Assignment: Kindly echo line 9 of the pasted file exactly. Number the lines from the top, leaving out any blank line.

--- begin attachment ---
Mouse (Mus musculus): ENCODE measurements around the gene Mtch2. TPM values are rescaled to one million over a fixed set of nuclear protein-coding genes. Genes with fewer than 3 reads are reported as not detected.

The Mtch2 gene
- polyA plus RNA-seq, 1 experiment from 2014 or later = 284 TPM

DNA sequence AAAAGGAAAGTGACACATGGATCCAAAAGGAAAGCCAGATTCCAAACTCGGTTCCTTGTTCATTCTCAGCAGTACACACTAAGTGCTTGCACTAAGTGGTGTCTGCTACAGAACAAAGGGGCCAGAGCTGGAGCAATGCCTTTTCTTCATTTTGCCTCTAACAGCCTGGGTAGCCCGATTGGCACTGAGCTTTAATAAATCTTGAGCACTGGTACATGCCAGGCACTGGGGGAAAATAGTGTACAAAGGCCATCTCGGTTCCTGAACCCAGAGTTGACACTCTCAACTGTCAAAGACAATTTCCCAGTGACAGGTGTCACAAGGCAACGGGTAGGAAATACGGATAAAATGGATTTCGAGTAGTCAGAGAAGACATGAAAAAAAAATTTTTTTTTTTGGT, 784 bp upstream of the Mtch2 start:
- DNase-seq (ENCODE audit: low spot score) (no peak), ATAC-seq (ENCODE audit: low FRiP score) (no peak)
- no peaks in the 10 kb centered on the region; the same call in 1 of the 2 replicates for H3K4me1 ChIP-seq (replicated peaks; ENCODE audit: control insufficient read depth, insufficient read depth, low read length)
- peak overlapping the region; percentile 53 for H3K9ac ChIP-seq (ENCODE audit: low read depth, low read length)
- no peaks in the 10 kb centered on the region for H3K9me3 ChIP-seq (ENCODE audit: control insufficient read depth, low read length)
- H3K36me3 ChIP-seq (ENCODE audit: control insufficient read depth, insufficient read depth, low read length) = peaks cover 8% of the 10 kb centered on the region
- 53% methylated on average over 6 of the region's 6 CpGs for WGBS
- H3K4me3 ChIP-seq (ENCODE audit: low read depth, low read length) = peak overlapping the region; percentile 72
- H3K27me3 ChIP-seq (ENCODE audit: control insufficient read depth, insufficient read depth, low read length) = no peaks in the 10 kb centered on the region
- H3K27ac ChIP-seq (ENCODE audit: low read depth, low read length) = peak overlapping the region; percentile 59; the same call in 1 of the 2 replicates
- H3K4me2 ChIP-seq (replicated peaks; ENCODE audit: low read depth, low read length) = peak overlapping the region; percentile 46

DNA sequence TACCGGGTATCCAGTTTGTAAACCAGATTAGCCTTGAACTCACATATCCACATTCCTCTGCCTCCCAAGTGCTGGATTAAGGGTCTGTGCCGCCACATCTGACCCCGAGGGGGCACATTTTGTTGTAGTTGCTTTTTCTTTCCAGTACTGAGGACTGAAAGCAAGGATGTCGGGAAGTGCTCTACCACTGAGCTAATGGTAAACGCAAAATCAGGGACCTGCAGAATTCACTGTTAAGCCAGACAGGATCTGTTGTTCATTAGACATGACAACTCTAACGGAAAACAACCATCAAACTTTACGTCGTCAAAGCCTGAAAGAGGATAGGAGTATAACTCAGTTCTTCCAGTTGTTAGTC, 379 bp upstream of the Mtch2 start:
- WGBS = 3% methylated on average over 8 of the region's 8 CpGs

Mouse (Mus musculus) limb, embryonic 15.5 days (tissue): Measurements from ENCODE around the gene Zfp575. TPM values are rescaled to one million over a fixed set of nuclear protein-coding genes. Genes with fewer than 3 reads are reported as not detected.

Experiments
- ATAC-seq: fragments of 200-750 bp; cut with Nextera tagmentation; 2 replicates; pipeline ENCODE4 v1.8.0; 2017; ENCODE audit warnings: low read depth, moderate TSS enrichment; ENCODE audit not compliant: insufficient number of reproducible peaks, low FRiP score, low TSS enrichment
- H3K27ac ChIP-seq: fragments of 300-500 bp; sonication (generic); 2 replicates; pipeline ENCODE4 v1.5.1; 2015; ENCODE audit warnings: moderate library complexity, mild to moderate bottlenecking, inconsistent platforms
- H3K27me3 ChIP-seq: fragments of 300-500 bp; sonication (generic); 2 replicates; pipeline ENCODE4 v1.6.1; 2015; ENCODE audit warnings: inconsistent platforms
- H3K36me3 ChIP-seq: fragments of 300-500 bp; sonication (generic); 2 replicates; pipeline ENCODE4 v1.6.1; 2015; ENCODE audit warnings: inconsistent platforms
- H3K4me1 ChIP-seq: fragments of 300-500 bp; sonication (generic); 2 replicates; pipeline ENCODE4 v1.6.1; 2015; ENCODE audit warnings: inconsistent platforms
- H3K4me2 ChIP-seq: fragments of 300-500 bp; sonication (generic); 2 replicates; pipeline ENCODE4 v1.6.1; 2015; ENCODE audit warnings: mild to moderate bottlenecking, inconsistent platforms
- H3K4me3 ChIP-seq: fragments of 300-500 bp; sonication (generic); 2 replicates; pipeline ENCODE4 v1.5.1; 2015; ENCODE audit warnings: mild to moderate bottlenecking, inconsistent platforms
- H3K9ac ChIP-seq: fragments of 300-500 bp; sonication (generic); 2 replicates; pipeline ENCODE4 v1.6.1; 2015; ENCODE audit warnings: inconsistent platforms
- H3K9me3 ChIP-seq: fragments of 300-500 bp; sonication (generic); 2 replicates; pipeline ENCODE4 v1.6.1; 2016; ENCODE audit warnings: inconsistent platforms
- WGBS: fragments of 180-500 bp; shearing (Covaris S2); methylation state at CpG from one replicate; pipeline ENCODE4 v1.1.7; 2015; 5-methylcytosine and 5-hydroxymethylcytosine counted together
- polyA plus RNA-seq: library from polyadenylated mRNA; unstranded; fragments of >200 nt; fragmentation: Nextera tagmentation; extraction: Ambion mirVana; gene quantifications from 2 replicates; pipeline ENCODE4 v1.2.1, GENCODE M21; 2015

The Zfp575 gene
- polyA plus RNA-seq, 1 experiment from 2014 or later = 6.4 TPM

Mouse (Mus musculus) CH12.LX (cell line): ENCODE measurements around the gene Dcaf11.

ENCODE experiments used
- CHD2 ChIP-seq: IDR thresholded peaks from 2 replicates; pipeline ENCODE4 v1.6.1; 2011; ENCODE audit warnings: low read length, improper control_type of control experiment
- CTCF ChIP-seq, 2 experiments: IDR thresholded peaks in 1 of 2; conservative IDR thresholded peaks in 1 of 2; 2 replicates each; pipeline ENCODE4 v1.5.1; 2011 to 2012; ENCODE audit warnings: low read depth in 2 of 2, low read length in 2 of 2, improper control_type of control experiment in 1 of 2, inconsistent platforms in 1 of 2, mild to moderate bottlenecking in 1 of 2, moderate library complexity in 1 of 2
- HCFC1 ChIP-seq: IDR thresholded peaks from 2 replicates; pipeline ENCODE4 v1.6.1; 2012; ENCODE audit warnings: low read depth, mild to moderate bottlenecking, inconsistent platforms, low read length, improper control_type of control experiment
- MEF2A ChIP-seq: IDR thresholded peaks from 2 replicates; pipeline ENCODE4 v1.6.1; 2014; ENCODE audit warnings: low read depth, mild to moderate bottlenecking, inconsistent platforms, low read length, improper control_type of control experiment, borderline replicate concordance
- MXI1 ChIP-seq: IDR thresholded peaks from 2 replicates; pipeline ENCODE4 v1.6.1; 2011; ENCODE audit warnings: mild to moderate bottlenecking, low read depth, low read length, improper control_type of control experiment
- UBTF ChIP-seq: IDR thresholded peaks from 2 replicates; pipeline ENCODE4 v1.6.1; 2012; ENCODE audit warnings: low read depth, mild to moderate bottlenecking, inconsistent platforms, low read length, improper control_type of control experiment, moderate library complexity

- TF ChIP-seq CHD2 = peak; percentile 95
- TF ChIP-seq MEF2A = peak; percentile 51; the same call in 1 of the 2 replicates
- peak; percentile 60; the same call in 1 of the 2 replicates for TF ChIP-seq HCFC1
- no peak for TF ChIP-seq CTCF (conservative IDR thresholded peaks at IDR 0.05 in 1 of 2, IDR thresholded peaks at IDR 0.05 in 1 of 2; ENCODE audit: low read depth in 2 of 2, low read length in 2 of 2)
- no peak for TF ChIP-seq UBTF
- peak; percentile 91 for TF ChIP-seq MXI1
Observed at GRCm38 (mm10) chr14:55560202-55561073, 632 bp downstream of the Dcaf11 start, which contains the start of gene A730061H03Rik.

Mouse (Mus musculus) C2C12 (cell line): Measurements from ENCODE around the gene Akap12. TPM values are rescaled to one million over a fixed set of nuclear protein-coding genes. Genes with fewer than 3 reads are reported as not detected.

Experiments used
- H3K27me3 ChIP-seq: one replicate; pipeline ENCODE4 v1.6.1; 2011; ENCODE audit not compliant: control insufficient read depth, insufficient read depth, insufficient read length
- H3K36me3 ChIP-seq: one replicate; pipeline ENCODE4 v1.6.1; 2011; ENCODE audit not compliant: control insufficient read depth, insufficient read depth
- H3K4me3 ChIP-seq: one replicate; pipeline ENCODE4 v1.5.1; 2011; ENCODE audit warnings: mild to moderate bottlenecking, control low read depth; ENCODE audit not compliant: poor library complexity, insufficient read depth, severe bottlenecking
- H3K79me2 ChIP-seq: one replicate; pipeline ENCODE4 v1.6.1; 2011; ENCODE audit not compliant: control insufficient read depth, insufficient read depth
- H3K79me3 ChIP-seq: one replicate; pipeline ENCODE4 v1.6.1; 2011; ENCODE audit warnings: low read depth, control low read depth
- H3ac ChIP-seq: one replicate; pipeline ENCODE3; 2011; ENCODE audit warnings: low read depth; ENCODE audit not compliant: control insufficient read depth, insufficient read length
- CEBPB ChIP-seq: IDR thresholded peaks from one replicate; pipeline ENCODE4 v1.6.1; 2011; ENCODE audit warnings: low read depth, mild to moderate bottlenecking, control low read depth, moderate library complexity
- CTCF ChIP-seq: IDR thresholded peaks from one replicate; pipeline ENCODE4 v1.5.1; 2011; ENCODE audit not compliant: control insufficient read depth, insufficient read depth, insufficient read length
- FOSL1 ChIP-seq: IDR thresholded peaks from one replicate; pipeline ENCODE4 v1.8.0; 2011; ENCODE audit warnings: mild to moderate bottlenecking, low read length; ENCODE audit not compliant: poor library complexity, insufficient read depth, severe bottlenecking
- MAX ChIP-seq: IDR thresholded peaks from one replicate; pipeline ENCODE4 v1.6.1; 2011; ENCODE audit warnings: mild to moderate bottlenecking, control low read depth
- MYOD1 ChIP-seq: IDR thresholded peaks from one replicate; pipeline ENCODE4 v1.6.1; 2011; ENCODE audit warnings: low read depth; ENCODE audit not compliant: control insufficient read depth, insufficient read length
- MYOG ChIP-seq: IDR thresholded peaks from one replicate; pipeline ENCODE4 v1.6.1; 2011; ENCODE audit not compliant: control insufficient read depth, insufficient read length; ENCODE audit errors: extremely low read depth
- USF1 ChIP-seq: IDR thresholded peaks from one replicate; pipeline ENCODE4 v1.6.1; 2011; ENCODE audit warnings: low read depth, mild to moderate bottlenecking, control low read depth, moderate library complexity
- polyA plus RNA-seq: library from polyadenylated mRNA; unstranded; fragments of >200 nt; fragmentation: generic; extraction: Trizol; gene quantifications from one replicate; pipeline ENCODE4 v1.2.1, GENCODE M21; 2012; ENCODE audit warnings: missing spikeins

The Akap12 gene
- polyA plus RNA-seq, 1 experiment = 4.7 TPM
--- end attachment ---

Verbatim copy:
- H3K36me3 ChIP-seq (ENCODE audit: control insufficient read depth, insufficient read depth, low read length) = peaks cover 8% of the 10 kb centered on the region